The new targets were unveiled as part of a range of new commitments in the Food & Drink Federation’s ‘Ambition 2025’ plan.
The document succeeds the organisation’s ‘Five-fold Environmental Ambition, which was launched back in 2007. Since then, FDF’s members have slashed carbon emissions by 44%, cut transport emissions by almost 7% and reduced supply chain waste by over 3%. The carbon impact of packaging has also fallen by around 4%.
The new scheme sets a series of new benchmarks for the sector to meet, including stretching new targets on carbon and waste.
The 55% by 2025 goal on carbon reductions is ahead of the carbon budgets set out to deliver the 80% cuts required by 2050 under national law (the UK’s Climate Change Act).
However, the target can be revised up or down depending on progress and “economic circumstances”, FDF said, with a first review scheduled for 2020.
The caveat is unsurprising given how the Brexit vote and the falling pound have hit the sector’s confidence in the past six months. More than one in five firms surveyed by the FDF earlier this month said capital investment had decreased since June 23, whilst just 11% expect to spend more in the coming 12 months.
To date, manufacturers have cut carbon through a number of initiatives, including investment in energy efficient equipment and fuel switching.
However, FDF noted the scale of “wider food chain emissions”, with ‘production to consumption’ accounting for 20% of the country’s greenhouse gas emissions.
“We fully support and will contribute to the [Courtauld 2025] target of achieving a 20% per person reduction in the greenhouse gas emissions associated with the production and consumption of food and drink in the UK,” the Ambition 2025 document reads.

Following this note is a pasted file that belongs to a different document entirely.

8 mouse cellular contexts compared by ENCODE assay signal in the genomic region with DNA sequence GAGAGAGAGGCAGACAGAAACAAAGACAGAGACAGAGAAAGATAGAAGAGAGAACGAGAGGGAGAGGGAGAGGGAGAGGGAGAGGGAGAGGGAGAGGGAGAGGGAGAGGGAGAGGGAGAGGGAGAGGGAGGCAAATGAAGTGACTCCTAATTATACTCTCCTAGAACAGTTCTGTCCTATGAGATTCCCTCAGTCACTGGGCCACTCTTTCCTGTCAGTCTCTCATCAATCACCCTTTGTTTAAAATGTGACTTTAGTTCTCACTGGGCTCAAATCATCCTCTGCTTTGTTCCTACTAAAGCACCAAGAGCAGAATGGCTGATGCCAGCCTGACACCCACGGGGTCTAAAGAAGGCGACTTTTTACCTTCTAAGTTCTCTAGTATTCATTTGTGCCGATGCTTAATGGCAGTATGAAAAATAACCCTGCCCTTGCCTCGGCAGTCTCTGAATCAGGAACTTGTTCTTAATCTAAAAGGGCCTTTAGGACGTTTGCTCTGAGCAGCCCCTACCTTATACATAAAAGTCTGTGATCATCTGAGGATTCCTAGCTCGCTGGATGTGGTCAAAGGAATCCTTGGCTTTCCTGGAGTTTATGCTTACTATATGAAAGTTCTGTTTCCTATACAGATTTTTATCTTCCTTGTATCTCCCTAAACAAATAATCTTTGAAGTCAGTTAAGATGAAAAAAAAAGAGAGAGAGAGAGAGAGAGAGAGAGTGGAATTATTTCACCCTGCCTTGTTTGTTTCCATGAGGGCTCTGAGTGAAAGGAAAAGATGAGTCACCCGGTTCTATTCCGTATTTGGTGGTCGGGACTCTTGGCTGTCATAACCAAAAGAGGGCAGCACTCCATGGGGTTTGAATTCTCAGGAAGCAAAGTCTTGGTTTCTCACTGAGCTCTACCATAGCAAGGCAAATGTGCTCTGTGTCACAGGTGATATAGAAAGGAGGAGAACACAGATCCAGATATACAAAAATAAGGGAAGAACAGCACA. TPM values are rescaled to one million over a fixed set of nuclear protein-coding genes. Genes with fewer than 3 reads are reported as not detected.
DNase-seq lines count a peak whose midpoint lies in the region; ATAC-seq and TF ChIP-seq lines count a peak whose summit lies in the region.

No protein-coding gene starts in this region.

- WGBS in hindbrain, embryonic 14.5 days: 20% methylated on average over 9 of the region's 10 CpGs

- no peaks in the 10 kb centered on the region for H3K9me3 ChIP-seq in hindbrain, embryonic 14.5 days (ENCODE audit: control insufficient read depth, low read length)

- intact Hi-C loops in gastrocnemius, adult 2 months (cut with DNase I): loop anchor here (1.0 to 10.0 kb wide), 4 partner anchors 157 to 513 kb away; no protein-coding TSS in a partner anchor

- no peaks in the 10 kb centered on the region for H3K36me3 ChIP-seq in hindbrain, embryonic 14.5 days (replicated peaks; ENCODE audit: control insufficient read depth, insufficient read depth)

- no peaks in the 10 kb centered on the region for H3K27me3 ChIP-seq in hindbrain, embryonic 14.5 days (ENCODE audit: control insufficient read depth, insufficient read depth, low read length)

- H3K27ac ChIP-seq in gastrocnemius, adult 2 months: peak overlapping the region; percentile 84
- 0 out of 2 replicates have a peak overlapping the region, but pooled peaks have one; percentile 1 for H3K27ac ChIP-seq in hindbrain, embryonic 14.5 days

Achieving this will see firms looking much further than energy use. The Courtauld 2025 website – which is a voluntary agreement across food manufacturing, foodservice and food retail – suggests actions could involve behaviour change initiatives to promote “sustainable food choices”. Reduced consumption of meat and dairy, both if which have considerable carbon footprints, could be on the cards.
Waste not, want not
However, Courtauld’s initial focus will be on waste, with a target to cut food and drink waste by 20% between 2015 and 2025.
The FDF’s new targets are in line with this ambition. The Federation also wants members to send zero food waste to landfill from members’ own direct operations from the end of this year.
Earlier this year new data was published showing that UK food manufacturers generate 1.7m tonnes of food waste a year. This is actually 2.2m tonnes less than previously estimates suggested.
The sector is generally “highly efficient”, noted waste experts WRAP. However, they identified a further 355,000 tonnes of reductions that could be achieved in the next 10 years. Around 44% is preventable, 20% could be redistributed and 36% could be turned into animal feed.
Going forward, FDF said the focus would be on reducing avoidable (as opposed to unavoidable) food waste which will have greater benefits in relation to food security.